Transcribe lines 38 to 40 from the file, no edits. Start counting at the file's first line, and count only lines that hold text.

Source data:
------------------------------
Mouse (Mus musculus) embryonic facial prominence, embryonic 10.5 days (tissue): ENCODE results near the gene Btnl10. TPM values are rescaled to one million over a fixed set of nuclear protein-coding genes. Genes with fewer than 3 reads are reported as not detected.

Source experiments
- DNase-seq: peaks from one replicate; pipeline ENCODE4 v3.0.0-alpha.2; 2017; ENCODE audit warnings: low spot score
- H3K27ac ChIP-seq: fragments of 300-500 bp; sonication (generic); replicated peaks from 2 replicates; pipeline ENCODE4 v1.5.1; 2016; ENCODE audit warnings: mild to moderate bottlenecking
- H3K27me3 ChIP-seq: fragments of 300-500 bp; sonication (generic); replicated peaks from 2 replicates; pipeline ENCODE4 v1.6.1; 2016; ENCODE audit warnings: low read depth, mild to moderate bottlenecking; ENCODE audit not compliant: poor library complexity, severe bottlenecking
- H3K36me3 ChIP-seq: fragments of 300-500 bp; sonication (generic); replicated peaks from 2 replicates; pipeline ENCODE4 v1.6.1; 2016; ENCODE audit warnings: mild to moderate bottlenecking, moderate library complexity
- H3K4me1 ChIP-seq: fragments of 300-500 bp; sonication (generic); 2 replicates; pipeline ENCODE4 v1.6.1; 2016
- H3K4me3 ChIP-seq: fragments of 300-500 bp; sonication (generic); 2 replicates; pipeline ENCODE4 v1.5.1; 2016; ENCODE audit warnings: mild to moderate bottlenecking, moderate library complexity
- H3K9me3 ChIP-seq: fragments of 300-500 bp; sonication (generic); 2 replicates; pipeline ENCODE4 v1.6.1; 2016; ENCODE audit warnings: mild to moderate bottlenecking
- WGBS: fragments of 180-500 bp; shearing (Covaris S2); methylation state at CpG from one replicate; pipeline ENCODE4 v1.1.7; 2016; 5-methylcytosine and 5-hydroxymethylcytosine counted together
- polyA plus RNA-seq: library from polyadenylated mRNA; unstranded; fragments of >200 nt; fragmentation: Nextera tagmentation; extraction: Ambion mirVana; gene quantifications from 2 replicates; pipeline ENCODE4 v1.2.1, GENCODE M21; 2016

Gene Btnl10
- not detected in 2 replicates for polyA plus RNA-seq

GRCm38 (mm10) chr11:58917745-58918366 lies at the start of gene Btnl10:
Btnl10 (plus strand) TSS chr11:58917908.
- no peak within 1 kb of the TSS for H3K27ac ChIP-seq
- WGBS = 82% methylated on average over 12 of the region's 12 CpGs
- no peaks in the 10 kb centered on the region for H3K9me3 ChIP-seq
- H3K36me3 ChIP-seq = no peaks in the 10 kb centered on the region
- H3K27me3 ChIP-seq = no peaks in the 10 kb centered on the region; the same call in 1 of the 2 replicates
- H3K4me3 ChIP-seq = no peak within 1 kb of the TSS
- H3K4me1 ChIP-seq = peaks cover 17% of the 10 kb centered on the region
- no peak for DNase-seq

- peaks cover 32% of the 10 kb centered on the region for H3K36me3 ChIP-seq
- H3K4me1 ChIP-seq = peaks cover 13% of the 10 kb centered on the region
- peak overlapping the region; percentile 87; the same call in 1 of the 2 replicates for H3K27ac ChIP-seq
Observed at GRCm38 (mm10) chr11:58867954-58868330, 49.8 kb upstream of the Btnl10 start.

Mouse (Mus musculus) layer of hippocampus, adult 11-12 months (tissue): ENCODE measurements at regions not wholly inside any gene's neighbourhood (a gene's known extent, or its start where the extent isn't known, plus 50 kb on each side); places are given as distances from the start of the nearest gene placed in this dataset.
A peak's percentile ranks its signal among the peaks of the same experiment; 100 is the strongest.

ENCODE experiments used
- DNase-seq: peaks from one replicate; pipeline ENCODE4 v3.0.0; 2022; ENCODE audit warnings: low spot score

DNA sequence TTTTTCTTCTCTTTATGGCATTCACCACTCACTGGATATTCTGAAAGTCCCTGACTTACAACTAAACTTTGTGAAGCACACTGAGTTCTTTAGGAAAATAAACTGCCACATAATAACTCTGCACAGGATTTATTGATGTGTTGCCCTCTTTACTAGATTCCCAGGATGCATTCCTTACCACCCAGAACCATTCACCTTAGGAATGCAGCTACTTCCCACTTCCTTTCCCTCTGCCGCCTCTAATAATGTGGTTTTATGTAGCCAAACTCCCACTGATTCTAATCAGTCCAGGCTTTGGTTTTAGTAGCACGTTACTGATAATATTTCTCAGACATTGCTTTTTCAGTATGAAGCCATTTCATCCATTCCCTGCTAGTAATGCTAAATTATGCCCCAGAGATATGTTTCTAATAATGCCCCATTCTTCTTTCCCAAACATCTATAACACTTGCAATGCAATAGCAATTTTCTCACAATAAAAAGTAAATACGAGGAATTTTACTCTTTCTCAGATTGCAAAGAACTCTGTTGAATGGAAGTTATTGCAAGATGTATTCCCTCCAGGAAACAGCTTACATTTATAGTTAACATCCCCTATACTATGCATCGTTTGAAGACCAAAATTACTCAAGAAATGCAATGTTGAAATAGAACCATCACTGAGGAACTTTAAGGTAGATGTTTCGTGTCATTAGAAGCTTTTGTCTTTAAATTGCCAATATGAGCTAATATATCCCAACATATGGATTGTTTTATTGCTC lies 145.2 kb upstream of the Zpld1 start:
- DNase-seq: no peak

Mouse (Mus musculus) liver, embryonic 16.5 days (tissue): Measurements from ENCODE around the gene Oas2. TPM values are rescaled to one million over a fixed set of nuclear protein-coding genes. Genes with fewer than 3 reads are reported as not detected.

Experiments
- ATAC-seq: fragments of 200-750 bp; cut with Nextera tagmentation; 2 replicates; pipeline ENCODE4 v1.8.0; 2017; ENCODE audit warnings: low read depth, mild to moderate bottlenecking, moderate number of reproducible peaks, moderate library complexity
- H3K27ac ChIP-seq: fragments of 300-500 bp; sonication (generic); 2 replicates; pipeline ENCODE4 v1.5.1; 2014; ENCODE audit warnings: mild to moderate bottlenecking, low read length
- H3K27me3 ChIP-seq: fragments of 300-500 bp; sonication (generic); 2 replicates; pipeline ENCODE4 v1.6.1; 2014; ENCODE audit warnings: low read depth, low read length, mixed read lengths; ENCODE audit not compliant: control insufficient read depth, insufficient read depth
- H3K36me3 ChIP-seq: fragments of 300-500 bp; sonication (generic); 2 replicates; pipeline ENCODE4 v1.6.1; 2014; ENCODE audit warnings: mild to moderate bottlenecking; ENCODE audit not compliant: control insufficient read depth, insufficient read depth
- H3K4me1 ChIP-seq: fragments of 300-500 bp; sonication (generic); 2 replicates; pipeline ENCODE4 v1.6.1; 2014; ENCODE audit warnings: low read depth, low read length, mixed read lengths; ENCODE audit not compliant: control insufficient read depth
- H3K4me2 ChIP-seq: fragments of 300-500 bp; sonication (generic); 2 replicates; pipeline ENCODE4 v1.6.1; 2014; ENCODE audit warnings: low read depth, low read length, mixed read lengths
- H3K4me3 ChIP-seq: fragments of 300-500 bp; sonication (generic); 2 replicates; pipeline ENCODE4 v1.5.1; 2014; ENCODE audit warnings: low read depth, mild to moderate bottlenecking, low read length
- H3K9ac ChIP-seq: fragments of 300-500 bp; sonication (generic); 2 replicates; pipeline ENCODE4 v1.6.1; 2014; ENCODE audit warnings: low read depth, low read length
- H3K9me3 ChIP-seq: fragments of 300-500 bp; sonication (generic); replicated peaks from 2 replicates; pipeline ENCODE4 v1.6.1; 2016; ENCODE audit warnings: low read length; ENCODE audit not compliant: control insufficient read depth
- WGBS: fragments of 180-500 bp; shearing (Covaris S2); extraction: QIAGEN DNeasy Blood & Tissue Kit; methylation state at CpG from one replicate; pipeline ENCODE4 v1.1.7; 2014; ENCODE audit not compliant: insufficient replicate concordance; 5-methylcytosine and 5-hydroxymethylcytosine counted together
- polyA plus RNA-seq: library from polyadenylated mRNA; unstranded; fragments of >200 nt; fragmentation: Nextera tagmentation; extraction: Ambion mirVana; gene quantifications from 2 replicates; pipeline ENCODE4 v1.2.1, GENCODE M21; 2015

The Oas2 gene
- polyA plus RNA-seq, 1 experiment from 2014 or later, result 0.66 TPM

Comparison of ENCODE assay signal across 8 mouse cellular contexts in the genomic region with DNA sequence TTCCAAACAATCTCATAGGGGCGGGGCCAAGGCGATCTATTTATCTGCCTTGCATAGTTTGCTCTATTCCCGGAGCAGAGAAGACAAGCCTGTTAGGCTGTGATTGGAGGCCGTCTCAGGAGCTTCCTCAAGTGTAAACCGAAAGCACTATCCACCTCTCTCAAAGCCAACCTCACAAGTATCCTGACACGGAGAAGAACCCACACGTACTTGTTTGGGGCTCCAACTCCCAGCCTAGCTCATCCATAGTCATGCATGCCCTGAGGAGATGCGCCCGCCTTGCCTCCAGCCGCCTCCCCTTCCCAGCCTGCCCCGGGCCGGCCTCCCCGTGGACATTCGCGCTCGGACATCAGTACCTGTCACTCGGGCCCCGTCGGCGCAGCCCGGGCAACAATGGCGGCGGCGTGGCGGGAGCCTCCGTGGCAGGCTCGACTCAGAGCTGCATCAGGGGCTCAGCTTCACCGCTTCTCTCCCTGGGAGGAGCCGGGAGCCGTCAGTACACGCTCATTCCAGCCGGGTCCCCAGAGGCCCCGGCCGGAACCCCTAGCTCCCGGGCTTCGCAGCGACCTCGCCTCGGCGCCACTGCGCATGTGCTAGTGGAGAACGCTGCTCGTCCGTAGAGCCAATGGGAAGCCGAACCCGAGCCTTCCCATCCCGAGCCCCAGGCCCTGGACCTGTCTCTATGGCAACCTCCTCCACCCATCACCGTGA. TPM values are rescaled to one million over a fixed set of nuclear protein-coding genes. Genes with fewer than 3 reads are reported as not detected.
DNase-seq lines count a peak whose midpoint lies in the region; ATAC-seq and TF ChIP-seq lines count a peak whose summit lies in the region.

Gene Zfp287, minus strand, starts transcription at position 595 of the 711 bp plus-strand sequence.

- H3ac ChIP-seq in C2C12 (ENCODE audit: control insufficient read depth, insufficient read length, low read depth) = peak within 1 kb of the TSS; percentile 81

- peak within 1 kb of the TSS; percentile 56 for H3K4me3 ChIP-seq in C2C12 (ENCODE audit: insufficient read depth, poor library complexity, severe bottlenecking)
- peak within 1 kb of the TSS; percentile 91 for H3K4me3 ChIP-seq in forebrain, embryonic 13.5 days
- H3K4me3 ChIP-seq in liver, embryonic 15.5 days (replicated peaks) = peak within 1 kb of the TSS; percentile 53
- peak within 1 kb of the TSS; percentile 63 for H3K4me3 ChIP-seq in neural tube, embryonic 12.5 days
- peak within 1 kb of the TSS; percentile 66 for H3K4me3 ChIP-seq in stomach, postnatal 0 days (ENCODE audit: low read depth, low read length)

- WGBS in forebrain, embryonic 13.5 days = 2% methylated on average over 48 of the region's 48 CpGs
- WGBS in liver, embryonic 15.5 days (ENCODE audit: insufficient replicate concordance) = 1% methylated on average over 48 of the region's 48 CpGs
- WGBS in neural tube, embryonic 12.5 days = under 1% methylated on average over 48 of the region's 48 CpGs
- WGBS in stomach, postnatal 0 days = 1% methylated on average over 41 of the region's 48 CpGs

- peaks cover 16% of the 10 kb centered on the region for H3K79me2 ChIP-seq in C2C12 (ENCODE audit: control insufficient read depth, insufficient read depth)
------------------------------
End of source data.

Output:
- H3K27me3 ChIP-seq: fragments of 300-500 bp; sonication (generic); 2 replicates; pipeline ENCODE4 v1.6.1; 2014; ENCODE audit warnings: low read depth, low read length, mixed read lengths; ENCODE audit not compliant: control insufficient read depth, insufficient read depth
- H3K36me3 ChIP-seq: fragments of 300-500 bp; sonication (generic); 2 replicates; pipeline ENCODE4 v1.6.1; 2014; ENCODE audit warnings: mild to moderate bottlenecking; ENCODE audit not compliant: control insufficient read depth, insufficient read depth
- H3K4me1 ChIP-seq: fragments of 300-500 bp; sonication (generic); 2 replicates; pipeline ENCODE4 v1.6.1; 2014; ENCODE audit warnings: low read depth, low read length, mixed read lengths; ENCODE audit not compliant: control insufficient read depth